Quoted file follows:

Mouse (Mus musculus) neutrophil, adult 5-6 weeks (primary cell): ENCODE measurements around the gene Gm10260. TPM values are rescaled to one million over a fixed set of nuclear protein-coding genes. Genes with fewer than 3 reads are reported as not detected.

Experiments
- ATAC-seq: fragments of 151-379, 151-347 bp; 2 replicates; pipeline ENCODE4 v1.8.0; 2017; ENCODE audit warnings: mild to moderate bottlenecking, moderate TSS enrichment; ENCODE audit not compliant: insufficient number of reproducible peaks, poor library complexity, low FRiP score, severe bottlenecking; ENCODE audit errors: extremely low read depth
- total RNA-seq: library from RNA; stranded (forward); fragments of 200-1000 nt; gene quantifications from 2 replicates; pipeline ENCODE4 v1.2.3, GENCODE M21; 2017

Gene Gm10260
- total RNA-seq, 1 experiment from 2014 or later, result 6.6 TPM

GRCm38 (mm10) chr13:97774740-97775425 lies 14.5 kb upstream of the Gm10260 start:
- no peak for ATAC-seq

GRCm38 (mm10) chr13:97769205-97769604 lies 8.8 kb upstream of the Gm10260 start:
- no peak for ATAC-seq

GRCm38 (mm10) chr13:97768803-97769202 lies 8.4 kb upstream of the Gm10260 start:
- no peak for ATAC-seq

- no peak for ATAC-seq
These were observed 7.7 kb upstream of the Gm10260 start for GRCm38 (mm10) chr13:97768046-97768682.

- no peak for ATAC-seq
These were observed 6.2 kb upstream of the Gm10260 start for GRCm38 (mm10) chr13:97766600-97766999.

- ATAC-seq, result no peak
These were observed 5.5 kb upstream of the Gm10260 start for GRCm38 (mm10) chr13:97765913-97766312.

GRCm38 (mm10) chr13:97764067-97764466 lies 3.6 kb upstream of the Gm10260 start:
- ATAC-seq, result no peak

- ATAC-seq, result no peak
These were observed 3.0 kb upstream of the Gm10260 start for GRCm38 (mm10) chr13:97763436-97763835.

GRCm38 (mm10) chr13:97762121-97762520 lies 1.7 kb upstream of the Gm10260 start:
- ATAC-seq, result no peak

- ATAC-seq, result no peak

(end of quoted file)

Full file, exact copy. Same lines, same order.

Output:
Mouse (Mus musculus) neutrophil, adult 5-6 weeks (primary cell): ENCODE measurements around the gene Gm10260. TPM values are rescaled to one million over a fixed set of nuclear protein-coding genes. Genes with fewer than 3 reads are reported as not detected.

Experiments
- ATAC-seq: fragments of 151-379, 151-347 bp; 2 replicates; pipeline ENCODE4 v1.8.0; 2017; ENCODE audit warnings: mild to moderate bottlenecking, moderate TSS enrichment; ENCODE audit not compliant: insufficient number of reproducible peaks, poor library complexity, low FRiP score, severe bottlenecking; ENCODE audit errors: extremely low read depth
- total RNA-seq: library from RNA; stranded (forward); fragments of 200-1000 nt; gene quantifications from 2 replicates; pipeline ENCODE4 v1.2.3, GENCODE M21; 2017

Gene Gm10260
- total RNA-seq, 1 experiment from 2014 or later, result 6.6 TPM

GRCm38 (mm10) chr13:97774740-97775425 lies 14.5 kb upstream of the Gm10260 start:
- no peak for ATAC-seq

GRCm38 (mm10) chr13:97769205-97769604 lies 8.8 kb upstream of the Gm10260 start:
- no peak for ATAC-seq

GRCm38 (mm10) chr13:97768803-97769202 lies 8.4 kb upstream of the Gm10260 start:
- no peak for ATAC-seq

- no peak for ATAC-seq
These were observed 7.7 kb upstream of the Gm10260 start for GRCm38 (mm10) chr13:97768046-97768682.

- no peak for ATAC-seq
These were observed 6.2 kb upstream of the Gm10260 start for GRCm38 (mm10) chr13:97766600-97766999.

- ATAC-seq, result no peak
These were observed 5.5 kb upstream of the Gm10260 start for GRCm38 (mm10) chr13:97765913-97766312.

GRCm38 (mm10) chr13:97764067-97764466 lies 3.6 kb upstream of the Gm10260 start:
- ATAC-seq, result no peak

- ATAC-seq, result no peak
These were observed 3.0 kb upstream of the Gm10260 start for GRCm38 (mm10) chr13:97763436-97763835.

GRCm38 (mm10) chr13:97762121-97762520 lies 1.7 kb upstream of the Gm10260 start:
- ATAC-seq, result no peak

- ATAC-seq, result no peak